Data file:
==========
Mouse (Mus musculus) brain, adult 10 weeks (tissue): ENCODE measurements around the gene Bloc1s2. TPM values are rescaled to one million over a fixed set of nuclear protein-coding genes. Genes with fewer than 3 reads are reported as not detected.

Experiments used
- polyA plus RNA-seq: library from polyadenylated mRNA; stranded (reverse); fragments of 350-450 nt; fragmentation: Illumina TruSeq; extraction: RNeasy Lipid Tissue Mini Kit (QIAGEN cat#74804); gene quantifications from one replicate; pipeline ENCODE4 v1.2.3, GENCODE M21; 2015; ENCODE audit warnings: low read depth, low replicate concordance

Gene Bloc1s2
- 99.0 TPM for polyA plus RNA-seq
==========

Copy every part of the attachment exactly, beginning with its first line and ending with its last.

Mouse (Mus musculus) brain, adult 10 weeks (tissue): ENCODE measurements around the gene Bloc1s2. TPM values are rescaled to one million over a fixed set of nuclear protein-coding genes. Genes with fewer than 3 reads are reported as not detected.

Experiments used
- polyA plus RNA-seq: library from polyadenylated mRNA; stranded (reverse); fragments of 350-450 nt; fragmentation: Illumina TruSeq; extraction: RNeasy Lipid Tissue Mini Kit (QIAGEN cat#74804); gene quantifications from one replicate; pipeline ENCODE4 v1.2.3, GENCODE M21; 2015; ENCODE audit warnings: low read depth, low replicate concordance

Gene Bloc1s2
- 99.0 TPM for polyA plus RNA-seq